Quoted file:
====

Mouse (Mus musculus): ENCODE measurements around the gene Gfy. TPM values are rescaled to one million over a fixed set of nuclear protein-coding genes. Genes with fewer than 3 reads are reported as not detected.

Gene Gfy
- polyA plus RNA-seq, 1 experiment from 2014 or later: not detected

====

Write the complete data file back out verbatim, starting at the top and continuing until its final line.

Mouse (Mus musculus): ENCODE measurements around the gene Gfy. TPM values are rescaled to one million over a fixed set of nuclear protein-coding genes. Genes with fewer than 3 reads are reported as not detected.

Gene Gfy
- polyA plus RNA-seq, 1 experiment from 2014 or later: not detected